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The Doors of No Return in the 'America I Am' exhibit

Dungeon doors from Ghana's Cape Coast Castle, where captive Africans awaited transport to the New World.
Dungeon doors from Ghana's Cape Coast Castle, where captive Africans awaited transport to the New World. (African American Museum In Philadelphia)
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Thursday, January 27, 2011; 11:47 AM

THE STORY BEHIND THE WORK

Toward the beginning of "America I Am: The African American Imprint," visitors walk through a set of doors that look like nothing more than a couple of rotting wooden slabs. This threshold has a more chilling history than meets the eye.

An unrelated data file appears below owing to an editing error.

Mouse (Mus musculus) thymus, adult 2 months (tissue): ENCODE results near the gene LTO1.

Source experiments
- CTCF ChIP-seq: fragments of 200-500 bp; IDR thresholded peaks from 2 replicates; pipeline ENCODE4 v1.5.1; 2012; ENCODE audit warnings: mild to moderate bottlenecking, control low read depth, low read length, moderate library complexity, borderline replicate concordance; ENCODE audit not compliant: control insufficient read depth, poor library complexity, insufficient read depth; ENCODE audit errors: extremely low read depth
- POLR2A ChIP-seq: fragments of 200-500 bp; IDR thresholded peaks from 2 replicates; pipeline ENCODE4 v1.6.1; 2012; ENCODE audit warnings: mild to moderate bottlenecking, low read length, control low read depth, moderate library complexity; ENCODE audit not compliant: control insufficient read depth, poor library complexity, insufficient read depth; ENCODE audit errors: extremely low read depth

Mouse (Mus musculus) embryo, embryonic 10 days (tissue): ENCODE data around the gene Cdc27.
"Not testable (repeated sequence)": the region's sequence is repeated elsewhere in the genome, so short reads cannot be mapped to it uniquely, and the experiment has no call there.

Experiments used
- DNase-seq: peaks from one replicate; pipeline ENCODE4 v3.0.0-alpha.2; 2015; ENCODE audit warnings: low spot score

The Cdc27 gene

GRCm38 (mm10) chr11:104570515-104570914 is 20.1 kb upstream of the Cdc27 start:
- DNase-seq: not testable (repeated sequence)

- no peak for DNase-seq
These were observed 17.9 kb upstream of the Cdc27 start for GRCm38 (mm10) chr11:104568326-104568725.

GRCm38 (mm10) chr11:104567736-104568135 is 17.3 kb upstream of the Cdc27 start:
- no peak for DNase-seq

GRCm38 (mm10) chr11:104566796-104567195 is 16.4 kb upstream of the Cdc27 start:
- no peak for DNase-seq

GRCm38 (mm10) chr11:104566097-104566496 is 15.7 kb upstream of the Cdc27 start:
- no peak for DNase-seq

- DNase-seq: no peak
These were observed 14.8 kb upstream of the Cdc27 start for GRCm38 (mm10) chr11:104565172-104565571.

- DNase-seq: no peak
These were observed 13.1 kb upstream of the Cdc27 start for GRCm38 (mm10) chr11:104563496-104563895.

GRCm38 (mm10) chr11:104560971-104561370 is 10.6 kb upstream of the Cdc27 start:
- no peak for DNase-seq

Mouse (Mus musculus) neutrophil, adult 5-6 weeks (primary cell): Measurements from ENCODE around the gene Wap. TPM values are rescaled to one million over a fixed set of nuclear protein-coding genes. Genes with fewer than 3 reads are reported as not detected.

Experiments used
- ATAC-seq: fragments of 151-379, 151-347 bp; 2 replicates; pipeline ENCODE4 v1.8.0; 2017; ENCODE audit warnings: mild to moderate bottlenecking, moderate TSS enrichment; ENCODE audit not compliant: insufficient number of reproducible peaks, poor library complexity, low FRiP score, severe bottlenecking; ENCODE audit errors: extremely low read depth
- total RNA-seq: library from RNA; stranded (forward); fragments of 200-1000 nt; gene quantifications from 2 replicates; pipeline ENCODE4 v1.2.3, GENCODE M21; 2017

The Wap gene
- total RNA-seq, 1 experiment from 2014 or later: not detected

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The "Doors of No Return" come from the seaside Cape Coast Castle, a slave-trading fort in Ghana. Built in 1653 with the intended use of housing gold and timber for trading, the fortress turned into a site of human trafficking while under British control in the 1700s and 1800s. An underground dungeon housed as many as 1,000 men and boys and 500 female captives until slave ships arrived to transport the prisoners to the New World.

As these men and women prepared to embark on massive overcrowded boats, they would walk through these doors, a boundary that signified their loss of freedom and the final farewell to their African homeland.

- Stephanie Merry


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